The primary chunking outfit will be a stout conventional rod in the 6- to 7-foot range rated for 80-pound test paired with a reel capable of holding at minimum 350 yards of 80-pound mono. While tuna can be landed on lighter line, 80-pound is the standard due to the abrasion resistance and the extra pressure that can be applied with the heavier line.
On party boats mono is still the law of the land; every boat that I researched did not permit the use of braid for chunking due to the difficulty of dealing with braid tangles while a tuna is pulling on the other end. Braid can be used while jigging or as backing when chunking with a 200-yard top-shot of mono and is a great insurance policy if a larger fish is hooked.
A chunking rig consists of a hook, around 6 feet of leader material, a swivel, and a weight to get the bait down to the strike zone. Fluorocarbon leaders from 40- to 80-pound test are commonly used; lighter leaders can be the key to getting bit during the daytime when fish are more line-shy. Most boats provide hooks, swivels and monofilament leader. I would recommend bringing your own fluorocarbon and a selection of sinkers ranging from 3/8 up to 10 ounces. A weightless chunk free-lined off the back of the boat can also be a deadly technique as it drifts more naturally and can trigger a bite when the tuna are picky.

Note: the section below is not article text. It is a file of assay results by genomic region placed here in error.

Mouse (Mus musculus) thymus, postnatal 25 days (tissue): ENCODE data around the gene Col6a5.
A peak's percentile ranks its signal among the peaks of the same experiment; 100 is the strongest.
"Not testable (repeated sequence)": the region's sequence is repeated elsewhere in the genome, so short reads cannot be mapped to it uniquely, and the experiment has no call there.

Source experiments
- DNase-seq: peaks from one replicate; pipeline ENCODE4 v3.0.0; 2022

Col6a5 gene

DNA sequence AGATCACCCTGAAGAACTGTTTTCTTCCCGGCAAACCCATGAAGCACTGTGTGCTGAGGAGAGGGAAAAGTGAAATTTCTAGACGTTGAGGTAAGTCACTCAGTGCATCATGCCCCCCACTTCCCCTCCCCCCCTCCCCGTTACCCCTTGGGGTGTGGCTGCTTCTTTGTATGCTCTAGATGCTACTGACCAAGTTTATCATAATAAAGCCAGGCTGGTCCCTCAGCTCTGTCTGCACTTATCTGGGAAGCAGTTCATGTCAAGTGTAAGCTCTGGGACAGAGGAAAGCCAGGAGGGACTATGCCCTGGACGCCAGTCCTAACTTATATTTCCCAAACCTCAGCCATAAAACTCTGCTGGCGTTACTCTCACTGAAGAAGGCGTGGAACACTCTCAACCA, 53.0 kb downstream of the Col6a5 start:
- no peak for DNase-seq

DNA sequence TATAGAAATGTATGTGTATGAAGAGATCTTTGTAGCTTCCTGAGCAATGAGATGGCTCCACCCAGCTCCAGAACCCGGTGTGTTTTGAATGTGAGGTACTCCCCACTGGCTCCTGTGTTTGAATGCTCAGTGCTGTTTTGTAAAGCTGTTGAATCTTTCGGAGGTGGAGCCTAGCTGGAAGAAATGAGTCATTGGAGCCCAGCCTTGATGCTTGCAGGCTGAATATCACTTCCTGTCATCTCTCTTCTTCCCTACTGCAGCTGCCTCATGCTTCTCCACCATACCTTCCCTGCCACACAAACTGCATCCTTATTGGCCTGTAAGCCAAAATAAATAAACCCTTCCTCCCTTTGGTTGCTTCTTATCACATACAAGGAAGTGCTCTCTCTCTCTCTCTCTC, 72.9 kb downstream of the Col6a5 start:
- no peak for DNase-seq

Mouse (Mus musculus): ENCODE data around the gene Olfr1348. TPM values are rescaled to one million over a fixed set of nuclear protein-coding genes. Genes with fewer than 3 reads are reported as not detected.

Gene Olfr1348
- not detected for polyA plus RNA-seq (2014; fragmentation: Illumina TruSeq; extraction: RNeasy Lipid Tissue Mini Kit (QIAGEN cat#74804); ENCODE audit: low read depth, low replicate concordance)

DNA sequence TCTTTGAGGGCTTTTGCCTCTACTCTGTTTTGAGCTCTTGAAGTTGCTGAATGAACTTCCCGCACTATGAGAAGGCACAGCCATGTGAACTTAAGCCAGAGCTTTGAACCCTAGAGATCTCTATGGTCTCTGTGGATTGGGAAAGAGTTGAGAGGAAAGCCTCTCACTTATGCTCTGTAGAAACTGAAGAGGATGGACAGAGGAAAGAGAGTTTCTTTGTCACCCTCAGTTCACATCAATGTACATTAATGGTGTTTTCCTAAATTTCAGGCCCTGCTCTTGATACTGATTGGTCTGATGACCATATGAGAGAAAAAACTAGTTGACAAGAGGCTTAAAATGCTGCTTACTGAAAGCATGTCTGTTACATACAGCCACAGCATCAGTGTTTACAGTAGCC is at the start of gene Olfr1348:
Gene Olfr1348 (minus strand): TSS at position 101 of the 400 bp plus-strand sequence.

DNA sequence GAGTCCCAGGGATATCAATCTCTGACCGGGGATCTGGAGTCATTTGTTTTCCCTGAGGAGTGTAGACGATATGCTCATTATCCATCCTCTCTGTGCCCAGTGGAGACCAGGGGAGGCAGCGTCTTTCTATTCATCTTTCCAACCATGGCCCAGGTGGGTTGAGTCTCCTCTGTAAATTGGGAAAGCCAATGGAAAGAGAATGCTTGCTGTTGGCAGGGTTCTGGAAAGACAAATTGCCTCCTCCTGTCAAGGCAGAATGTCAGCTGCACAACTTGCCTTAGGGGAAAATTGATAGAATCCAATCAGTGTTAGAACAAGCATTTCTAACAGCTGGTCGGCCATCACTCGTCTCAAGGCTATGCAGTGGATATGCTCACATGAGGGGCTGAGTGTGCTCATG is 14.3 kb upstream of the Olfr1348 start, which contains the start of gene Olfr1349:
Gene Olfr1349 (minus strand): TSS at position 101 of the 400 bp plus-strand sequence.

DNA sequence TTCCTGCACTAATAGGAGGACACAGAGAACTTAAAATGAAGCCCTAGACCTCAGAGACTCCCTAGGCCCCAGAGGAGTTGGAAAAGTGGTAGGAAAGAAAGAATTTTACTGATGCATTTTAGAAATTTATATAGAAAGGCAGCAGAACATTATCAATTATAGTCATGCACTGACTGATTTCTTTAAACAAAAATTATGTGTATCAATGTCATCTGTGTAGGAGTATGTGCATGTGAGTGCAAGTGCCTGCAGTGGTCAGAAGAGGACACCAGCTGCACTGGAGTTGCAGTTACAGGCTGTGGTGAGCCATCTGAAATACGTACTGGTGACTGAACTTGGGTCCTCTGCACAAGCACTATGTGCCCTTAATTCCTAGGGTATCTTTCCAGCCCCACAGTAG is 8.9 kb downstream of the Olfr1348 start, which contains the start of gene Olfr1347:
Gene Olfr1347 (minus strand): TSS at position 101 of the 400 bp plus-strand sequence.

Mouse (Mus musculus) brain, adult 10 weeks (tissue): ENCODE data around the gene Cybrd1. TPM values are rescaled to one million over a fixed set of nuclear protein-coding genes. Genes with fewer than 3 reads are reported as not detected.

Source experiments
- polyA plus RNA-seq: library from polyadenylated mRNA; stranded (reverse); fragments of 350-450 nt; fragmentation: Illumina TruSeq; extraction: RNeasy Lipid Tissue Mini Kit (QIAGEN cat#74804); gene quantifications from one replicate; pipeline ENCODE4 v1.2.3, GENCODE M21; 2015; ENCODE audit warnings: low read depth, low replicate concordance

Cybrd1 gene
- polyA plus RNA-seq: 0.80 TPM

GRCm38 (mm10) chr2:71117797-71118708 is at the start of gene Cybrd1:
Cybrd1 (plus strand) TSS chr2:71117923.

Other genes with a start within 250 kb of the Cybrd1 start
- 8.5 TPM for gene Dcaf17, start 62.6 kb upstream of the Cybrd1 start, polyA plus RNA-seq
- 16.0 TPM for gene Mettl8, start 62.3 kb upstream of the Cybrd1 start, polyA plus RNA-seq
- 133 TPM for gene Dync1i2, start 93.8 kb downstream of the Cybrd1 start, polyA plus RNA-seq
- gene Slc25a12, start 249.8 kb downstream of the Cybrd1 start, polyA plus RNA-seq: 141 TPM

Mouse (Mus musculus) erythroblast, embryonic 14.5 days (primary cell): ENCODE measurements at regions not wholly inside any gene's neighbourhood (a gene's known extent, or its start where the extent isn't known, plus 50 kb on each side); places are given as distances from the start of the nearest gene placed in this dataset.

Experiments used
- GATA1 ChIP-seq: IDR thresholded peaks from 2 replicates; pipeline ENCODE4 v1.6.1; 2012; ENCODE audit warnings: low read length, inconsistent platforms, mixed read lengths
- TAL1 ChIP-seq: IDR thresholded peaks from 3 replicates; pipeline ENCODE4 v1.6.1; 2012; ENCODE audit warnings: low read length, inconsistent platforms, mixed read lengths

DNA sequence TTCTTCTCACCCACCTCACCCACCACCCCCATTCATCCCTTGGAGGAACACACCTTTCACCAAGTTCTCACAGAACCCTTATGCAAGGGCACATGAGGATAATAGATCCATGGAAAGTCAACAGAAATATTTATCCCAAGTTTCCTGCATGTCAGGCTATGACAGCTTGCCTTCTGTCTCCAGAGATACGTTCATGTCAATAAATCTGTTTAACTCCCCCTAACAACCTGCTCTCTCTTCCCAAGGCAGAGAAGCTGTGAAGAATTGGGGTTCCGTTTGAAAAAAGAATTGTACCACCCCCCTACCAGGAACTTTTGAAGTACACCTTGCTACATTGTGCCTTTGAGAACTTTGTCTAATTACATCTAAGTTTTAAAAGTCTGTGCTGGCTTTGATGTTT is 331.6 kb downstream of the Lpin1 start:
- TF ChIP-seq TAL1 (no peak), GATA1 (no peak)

Tuna have keen eyesight and will gladly eat the freely-floating chunks thrown by mates while ignoring hooked baits. For a more natural presentation the hook is threaded through the mouth of the bait and hidden in the body cavity such that only the leader is visible. This is harder than it sounds so do not be afraid to ask the mates for help!
Most of the time baits will be placed around 100 feet down, however the captain will call out the depth that fish are being marked. To match the slow descent of the chum pieces, the chunk presentation is slowly lowered to depth by taking measured pulls of line from the reel. To ensure your bait is at the proper depth, place a piece of tape 1 foot from your reel and just count the number of pulls of line. If a tuna takes your bait it will not be subtle, give them a slow three count before putting the reel into gear and just start winding until the hook is set; then hang on for the ride!
Jigs are another great way to catch tuna, particularly if fish are schooled-up under the boat. Hammered diamond jigs in the 6- to 8-ounce range are standard, but colored sardine-shaped jigs are also very effective. The jigs are lowered to the target depth and then worked up and down with sharp sweeps of the rod tip. Jigging occurs up near the bow or on the up-current side of the boat. Braid is typically permitted to be used for jigging, which allows smaller, light-weight reels to be used. Your jig reel should be able to hold around 400 yards of 65- to 80-pound test braid. Similar to chunking, depth control is critical. I highly recommend purchasing one of the lines that change color every 10 feet or marking your line with a permanent marker at known increments. For example, when the captain is calling out fish at 80 feet, you want to be confident your jig is at the right depth.